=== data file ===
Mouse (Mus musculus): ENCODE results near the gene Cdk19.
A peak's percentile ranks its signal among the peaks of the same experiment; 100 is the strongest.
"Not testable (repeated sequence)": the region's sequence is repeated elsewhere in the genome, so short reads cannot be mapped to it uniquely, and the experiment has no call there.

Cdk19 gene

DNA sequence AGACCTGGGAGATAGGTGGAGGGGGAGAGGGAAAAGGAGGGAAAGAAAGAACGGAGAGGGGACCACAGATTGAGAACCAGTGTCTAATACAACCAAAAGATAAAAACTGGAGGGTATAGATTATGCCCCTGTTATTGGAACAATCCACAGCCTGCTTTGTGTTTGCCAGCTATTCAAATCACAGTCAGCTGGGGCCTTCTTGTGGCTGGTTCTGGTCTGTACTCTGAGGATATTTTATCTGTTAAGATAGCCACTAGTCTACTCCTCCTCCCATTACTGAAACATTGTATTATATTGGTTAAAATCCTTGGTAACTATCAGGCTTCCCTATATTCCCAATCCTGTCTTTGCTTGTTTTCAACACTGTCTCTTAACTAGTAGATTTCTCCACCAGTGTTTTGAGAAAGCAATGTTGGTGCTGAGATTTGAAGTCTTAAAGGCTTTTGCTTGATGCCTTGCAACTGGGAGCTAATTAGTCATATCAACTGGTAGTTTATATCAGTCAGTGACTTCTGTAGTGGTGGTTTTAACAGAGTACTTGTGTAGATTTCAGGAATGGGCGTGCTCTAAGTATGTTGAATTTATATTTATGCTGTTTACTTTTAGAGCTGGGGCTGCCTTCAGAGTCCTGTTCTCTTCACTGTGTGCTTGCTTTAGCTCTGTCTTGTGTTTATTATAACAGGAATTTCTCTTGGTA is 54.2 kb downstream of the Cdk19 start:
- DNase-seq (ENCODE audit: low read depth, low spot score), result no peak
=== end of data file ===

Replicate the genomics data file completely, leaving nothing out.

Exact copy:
Mouse (Mus musculus): ENCODE results near the gene Cdk19.
A peak's percentile ranks its signal among the peaks of the same experiment; 100 is the strongest.
"Not testable (repeated sequence)": the region's sequence is repeated elsewhere in the genome, so short reads cannot be mapped to it uniquely, and the experiment has no call there.

Cdk19 gene

DNA sequence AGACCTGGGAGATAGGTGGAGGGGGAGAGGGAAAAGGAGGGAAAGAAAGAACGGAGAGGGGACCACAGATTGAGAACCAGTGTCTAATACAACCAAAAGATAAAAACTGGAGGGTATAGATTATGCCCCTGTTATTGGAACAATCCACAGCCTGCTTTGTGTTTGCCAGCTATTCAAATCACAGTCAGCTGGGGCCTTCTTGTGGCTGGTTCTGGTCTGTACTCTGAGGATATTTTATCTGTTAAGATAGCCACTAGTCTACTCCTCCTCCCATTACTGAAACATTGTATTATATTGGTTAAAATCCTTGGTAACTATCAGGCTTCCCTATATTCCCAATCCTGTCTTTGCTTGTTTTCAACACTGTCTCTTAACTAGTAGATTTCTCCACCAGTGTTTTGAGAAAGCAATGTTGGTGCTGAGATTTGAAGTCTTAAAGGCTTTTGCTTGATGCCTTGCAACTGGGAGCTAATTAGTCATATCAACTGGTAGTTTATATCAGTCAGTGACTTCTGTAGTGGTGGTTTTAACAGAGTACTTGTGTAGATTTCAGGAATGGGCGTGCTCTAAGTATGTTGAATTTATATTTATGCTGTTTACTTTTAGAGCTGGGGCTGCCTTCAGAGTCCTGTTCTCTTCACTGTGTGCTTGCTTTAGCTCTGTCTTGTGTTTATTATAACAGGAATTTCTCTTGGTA is 54.2 kb downstream of the Cdk19 start:
- DNase-seq (ENCODE audit: low read depth, low spot score), result no peak